But Illinois Governor Pat Quinn signed a bill into law on Tuesday that makes it easier for police to record suspects.
Starting January 1st, police in Illinois will only need approval from a state's attorney if they want to record someone they think could commit a drug crime.
Currently, police need a court order. That slows down the process and officials say makes some officers miss arrests.
But this new law will let them record audio and video, only when they think people are making, using, or dealing drugs.
Police say they'll be able to make more arrests with better evidence, but it won't mean less drug crime.
"It'll remain the same because there's plenty of it out there unfortunately. We're busy all the time. We got a unit that does just that. It'll just make their job easier and they might be able to get a few more cases you know every month or every week, do more because it'll be a little more free time," says Springfield Police Deputy Chief Cliff Buscher.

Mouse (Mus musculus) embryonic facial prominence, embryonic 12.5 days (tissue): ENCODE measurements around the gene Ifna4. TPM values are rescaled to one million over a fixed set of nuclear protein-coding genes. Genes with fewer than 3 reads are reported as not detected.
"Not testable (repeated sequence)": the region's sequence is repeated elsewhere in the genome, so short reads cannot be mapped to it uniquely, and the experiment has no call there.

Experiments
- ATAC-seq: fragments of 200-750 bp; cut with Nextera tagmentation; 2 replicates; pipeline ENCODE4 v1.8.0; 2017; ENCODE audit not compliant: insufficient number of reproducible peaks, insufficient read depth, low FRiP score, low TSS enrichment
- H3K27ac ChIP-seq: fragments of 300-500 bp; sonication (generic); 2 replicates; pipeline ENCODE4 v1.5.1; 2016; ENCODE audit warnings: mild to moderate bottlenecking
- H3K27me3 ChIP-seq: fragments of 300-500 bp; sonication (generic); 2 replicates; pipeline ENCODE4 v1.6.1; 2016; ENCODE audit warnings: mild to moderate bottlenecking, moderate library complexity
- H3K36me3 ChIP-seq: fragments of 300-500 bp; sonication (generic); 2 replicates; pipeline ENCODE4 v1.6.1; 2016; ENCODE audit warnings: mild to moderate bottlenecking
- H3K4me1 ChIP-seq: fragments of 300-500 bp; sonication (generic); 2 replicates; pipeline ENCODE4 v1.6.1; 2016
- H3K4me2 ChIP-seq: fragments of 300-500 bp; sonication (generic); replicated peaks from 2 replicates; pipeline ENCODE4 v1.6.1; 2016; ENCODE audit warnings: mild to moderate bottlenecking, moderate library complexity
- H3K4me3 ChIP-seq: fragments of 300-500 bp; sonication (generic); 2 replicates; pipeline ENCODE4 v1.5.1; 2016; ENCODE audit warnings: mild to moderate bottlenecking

As we've reported, the Illinois House did pass a bill this year to allow citizens to record audio of police in public without permission. The bill is currently stalled in the Illinois Senate, but it might be voted on in the fall veto session.